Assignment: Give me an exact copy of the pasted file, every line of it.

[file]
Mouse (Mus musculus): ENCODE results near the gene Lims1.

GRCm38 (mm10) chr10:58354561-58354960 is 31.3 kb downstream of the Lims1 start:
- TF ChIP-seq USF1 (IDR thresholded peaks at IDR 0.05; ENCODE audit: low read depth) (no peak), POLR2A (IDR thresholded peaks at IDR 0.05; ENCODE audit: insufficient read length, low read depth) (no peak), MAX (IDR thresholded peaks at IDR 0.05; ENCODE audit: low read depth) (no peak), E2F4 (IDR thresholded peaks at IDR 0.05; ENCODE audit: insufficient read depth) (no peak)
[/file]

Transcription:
Mouse (Mus musculus): ENCODE results near the gene Lims1.

GRCm38 (mm10) chr10:58354561-58354960 is 31.3 kb downstream of the Lims1 start:
- TF ChIP-seq USF1 (IDR thresholded peaks at IDR 0.05; ENCODE audit: low read depth) (no peak), POLR2A (IDR thresholded peaks at IDR 0.05; ENCODE audit: insufficient read length, low read depth) (no peak), MAX (IDR thresholded peaks at IDR 0.05; ENCODE audit: low read depth) (no peak), E2F4 (IDR thresholded peaks at IDR 0.05; ENCODE audit: insufficient read depth) (no peak)